The ESL — Electronic Sports League — is a world-wide e-sports network. It’s not a household name in the U.S. yet, but according to Vice President Craig Levine, that’s going to change soon, as the league is making a huge push to bring more content to U.S. e-sports fans.
I was able to speak with Levine at the Twitch booth at E3 this week, where he laid out the plans the league has for expanding their reach into the US, and making intelligent use of the popularity of Twitch's streaming platform.
"What’s unique about ESL is that we're the only global e-sports network out there… we have studios in Italy, the U.S., Cologne is another big one, Moscow, Poland, Beijing — so, it's really a global company that’s providing content. Gaming has a global audience."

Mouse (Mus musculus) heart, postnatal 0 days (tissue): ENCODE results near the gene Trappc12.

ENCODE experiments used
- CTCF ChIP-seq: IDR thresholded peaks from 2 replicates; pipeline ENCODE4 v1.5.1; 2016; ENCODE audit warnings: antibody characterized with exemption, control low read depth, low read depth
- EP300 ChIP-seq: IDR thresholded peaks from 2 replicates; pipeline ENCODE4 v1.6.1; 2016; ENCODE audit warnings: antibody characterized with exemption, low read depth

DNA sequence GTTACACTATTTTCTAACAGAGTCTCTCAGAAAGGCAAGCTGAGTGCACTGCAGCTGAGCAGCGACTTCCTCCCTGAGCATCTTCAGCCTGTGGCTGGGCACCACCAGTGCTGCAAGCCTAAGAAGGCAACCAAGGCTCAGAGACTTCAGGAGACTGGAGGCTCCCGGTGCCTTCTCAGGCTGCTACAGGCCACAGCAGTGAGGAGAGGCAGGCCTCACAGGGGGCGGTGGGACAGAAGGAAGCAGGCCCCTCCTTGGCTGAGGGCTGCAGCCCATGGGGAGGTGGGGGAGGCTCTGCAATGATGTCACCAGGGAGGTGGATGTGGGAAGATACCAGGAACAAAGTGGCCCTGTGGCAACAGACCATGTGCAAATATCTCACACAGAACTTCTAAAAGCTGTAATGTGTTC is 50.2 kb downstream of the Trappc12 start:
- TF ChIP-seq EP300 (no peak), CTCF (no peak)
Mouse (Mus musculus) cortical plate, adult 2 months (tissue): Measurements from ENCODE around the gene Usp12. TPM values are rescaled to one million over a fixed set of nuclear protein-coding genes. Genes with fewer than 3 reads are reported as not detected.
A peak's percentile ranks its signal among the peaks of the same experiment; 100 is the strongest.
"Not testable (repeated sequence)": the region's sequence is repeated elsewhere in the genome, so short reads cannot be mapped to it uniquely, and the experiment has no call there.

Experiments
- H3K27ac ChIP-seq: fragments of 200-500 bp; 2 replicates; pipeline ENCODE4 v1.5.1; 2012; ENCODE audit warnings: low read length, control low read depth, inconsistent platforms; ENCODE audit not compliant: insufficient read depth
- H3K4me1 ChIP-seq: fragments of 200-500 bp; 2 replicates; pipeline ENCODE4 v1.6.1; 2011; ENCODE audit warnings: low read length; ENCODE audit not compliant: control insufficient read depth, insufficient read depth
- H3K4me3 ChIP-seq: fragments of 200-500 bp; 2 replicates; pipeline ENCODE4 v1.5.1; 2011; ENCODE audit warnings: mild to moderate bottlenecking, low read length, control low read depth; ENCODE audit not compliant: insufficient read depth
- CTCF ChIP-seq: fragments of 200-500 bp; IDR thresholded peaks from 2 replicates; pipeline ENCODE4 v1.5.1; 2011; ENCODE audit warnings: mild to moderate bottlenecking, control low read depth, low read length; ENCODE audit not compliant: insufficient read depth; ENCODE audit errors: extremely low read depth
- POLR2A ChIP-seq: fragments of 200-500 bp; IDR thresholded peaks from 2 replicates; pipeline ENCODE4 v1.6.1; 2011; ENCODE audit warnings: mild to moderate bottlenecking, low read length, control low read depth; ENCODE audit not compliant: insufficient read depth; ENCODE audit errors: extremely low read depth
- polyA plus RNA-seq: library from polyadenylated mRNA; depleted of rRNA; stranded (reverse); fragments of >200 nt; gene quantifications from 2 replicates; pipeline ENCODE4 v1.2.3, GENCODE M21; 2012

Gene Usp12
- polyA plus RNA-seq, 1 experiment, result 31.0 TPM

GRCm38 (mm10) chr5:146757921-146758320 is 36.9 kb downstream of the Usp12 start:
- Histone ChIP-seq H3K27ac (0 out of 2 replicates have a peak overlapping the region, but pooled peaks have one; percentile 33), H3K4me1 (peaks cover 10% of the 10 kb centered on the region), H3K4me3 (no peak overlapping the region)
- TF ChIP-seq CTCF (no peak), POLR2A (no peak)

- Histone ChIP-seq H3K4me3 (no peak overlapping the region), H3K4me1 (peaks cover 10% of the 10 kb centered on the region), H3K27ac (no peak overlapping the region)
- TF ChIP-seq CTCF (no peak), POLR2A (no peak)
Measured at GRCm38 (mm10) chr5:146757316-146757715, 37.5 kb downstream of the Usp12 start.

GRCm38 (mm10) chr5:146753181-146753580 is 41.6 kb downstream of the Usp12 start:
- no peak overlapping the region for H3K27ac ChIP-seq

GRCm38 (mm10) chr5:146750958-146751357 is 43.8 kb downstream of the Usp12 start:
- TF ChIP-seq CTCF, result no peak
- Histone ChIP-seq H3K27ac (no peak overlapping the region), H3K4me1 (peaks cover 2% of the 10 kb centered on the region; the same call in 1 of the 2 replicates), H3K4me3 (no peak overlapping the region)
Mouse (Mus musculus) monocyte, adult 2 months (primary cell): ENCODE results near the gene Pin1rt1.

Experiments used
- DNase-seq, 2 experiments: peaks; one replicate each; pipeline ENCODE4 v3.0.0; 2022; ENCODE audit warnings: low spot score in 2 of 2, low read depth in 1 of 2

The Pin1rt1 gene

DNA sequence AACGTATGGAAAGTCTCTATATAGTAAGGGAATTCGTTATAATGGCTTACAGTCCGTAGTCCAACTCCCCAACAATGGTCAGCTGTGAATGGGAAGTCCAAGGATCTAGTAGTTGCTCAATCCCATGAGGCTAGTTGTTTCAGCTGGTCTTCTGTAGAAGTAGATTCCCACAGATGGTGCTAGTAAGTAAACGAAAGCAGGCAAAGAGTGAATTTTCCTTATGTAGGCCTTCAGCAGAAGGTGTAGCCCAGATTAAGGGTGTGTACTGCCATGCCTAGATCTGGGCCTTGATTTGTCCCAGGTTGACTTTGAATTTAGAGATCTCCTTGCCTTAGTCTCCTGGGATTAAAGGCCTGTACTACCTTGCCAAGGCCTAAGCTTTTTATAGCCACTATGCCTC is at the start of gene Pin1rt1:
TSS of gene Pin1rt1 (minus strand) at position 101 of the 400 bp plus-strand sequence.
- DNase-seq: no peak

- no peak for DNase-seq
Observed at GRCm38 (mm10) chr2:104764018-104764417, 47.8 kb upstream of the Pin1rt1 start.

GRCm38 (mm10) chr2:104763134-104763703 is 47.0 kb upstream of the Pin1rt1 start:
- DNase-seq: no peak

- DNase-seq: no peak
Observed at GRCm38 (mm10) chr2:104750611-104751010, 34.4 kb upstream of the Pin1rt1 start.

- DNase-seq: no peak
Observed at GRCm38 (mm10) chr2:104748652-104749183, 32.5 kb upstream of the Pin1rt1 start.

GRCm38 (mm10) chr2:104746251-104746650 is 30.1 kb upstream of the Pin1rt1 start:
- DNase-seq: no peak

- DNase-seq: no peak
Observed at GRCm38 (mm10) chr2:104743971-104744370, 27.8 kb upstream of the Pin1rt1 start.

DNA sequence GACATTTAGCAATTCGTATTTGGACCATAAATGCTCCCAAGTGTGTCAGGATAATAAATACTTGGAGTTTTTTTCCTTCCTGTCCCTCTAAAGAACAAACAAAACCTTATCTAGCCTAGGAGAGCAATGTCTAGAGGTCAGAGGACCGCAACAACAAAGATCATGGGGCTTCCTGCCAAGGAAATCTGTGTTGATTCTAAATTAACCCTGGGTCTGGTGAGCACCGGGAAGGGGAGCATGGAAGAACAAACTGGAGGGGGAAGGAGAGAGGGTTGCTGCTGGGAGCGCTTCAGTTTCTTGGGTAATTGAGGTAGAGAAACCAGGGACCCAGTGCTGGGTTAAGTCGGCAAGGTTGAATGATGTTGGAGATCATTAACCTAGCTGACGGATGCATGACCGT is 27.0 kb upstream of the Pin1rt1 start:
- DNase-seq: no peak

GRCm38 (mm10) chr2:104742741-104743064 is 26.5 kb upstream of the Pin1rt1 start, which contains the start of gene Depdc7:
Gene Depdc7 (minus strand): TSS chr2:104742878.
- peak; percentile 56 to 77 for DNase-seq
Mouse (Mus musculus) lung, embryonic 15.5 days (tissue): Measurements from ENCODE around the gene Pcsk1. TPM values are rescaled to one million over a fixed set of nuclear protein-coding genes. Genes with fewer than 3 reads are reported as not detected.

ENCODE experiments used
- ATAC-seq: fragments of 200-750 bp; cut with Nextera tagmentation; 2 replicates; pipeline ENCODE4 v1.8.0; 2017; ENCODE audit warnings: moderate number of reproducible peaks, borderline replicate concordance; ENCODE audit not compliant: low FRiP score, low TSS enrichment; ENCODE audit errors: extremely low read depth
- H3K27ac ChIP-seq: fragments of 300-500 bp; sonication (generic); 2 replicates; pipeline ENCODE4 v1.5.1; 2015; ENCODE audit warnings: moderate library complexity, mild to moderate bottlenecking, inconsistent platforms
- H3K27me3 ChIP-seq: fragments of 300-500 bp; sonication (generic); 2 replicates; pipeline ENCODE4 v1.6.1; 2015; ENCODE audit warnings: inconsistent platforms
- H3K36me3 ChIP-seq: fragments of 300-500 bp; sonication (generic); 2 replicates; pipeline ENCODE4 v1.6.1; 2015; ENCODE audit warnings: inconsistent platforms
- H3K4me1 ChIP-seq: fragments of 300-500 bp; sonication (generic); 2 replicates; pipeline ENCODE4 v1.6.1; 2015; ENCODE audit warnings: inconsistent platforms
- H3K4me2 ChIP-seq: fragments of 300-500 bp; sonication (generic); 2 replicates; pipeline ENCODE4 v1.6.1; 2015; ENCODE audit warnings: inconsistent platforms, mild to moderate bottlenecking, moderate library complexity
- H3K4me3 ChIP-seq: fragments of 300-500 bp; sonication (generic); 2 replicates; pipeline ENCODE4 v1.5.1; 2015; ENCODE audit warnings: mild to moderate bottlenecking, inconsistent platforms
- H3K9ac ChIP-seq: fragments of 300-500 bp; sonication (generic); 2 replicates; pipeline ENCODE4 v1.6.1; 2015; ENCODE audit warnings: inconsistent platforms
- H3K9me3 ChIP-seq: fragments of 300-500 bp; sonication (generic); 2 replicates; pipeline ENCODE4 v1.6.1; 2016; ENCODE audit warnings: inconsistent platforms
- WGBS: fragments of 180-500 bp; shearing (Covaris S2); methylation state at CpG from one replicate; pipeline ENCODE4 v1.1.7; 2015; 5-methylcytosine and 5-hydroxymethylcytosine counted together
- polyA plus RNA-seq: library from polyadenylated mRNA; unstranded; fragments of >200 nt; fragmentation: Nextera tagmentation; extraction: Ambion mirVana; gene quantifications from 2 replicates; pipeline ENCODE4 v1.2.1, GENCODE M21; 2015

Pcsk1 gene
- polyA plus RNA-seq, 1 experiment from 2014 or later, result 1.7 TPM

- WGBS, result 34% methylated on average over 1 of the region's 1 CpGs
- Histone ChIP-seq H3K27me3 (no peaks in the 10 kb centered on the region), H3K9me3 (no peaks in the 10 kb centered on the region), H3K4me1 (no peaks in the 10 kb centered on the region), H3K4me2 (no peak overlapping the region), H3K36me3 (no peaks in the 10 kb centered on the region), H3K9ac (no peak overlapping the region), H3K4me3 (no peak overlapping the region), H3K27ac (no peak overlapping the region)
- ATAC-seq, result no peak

With plans to put on huge stadium events here in the U.S., as well as push content out of its U.S. studios, ESL is reaching for the American audience.
"With ESL, that's our philosophy. Either we go big — with these mega events, in stadiums in Poland or Frankfurt, or soon to come to the U.S.," Levine said. "Or we focus on high quality, consistent content that we generate out of our studio."
"We have a studio up in Burbank now, it's an event center, where we bring together the best players and best teams for live competitions, we broadcast content out on Twitch — pro gaming matches that are happening all year long."
Levine said ESL wants to make it easy to be an e-sports fan — no matter where you live.
"Just like you'd come home on a Tuesday, turn on your TV and watch an NBA game, you can do that with ESL and Twitch," he said.